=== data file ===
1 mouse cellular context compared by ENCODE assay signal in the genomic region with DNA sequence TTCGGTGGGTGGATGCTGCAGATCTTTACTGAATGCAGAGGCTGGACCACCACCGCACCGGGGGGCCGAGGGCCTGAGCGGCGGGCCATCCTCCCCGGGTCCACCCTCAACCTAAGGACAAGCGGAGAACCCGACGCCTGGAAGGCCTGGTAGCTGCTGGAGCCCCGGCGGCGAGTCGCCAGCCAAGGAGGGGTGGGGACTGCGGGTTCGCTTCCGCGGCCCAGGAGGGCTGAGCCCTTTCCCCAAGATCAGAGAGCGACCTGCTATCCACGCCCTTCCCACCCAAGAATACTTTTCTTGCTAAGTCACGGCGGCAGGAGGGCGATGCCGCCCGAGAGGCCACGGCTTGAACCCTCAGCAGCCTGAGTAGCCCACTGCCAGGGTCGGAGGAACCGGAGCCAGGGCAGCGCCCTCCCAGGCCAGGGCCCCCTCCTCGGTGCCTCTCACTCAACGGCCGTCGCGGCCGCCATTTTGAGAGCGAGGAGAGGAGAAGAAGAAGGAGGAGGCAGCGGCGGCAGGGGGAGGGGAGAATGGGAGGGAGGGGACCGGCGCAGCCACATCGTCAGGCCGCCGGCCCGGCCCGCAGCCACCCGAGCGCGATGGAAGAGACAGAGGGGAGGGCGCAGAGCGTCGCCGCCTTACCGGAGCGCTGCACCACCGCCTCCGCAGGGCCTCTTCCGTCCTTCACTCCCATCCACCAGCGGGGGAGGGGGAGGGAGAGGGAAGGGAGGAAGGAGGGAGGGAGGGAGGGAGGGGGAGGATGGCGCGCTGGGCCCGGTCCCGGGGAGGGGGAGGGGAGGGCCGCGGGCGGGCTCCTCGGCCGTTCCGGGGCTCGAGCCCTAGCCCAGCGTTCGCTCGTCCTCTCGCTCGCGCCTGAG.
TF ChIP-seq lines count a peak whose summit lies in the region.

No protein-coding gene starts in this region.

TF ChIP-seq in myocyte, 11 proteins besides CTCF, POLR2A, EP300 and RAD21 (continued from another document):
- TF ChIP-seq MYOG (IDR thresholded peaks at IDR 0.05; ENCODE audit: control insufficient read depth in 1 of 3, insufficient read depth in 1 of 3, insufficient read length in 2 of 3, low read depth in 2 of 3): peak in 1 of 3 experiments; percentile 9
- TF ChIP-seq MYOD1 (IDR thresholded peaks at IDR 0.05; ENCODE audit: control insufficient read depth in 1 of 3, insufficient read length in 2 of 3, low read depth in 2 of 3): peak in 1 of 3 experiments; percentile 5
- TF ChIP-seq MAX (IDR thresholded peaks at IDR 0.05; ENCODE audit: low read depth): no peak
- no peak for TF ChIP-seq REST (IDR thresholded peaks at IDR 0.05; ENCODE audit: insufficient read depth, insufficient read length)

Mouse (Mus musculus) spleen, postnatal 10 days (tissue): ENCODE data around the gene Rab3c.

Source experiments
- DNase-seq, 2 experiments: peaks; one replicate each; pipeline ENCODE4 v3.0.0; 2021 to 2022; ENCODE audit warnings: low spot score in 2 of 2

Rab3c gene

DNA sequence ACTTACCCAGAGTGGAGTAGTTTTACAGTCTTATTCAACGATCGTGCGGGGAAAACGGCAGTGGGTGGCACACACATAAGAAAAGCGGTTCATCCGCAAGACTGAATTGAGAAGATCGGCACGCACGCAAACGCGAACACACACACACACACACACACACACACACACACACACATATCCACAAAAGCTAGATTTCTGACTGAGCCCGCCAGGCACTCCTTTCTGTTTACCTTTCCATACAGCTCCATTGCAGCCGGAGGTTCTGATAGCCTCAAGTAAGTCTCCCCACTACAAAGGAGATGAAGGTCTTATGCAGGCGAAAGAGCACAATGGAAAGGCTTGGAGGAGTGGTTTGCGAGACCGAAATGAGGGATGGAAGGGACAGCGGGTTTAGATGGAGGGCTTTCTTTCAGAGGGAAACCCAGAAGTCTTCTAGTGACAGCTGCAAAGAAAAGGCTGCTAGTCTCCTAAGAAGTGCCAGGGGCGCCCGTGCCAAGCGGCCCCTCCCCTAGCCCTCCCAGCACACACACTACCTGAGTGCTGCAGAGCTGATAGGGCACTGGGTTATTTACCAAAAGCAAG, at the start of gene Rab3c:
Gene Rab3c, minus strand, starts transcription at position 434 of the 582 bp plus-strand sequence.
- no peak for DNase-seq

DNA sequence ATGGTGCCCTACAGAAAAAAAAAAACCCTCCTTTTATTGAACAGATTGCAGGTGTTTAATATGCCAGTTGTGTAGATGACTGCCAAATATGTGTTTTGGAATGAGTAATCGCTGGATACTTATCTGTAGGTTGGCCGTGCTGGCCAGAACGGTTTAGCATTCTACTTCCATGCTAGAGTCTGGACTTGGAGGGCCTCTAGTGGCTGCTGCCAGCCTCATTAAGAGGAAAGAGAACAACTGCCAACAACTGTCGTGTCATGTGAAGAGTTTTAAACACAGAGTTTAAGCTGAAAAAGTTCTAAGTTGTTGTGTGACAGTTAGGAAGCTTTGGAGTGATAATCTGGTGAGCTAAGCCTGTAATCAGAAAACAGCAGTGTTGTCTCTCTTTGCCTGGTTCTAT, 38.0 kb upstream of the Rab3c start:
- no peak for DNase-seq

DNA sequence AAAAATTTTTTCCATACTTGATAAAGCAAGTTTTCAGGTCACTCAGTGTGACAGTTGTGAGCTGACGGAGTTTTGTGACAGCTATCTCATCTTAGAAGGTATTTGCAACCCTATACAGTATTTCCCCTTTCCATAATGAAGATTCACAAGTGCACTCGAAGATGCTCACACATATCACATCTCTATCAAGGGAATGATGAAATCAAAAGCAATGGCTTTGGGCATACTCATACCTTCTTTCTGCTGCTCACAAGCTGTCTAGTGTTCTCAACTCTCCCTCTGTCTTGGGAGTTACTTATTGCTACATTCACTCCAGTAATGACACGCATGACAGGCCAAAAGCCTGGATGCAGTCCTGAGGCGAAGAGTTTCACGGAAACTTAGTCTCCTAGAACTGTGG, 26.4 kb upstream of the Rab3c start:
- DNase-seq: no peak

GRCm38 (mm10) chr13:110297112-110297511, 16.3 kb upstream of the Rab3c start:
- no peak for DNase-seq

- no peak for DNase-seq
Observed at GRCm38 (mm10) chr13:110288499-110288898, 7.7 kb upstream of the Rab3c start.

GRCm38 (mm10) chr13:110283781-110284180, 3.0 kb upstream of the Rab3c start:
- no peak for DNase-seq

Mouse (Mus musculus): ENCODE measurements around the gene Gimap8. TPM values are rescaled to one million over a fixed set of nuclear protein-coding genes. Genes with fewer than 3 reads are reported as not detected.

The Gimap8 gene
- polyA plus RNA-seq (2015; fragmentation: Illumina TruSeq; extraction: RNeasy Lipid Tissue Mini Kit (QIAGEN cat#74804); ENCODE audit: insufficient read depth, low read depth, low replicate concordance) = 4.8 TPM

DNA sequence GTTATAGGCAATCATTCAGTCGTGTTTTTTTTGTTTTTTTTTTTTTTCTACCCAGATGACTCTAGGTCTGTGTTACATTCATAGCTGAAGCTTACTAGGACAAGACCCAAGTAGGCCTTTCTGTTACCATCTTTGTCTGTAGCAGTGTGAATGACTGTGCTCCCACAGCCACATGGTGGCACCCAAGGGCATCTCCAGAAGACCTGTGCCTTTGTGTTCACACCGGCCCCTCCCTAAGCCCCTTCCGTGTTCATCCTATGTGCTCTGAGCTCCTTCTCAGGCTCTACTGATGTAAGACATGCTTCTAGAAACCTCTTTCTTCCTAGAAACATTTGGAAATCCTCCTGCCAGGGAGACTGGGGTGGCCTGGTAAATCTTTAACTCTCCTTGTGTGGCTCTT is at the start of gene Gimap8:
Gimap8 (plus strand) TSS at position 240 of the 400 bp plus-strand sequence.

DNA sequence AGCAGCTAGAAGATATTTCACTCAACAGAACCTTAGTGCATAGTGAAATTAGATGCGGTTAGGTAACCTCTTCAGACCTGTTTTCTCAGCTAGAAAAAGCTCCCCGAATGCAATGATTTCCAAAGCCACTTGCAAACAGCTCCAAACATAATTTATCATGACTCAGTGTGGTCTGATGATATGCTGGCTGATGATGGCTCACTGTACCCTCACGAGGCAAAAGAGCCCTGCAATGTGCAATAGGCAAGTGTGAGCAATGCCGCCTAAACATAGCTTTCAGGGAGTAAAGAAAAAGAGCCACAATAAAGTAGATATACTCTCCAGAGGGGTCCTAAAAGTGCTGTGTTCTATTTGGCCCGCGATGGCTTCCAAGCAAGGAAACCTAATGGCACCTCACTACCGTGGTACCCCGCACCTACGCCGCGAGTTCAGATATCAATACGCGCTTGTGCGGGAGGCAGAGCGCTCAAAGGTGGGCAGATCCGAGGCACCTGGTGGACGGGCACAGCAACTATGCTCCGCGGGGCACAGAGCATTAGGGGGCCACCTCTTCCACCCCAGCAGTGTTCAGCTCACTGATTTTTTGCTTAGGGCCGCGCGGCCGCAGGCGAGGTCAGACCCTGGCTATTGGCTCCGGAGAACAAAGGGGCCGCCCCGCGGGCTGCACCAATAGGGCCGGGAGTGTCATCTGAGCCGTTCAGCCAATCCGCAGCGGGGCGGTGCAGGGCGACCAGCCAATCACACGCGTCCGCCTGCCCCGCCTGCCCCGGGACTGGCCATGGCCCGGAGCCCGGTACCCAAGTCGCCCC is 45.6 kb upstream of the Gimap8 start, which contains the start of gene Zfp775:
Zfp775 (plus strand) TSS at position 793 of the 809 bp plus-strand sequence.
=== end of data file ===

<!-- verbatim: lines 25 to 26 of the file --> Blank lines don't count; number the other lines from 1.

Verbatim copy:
- no peak for DNase-seq

Mouse (Mus musculus): ENCODE measurements around the gene Gimap8. TPM values are rescaled to one million over a fixed set of nuclear protein-coding genes. Genes with fewer than 3 reads are reported as not detected.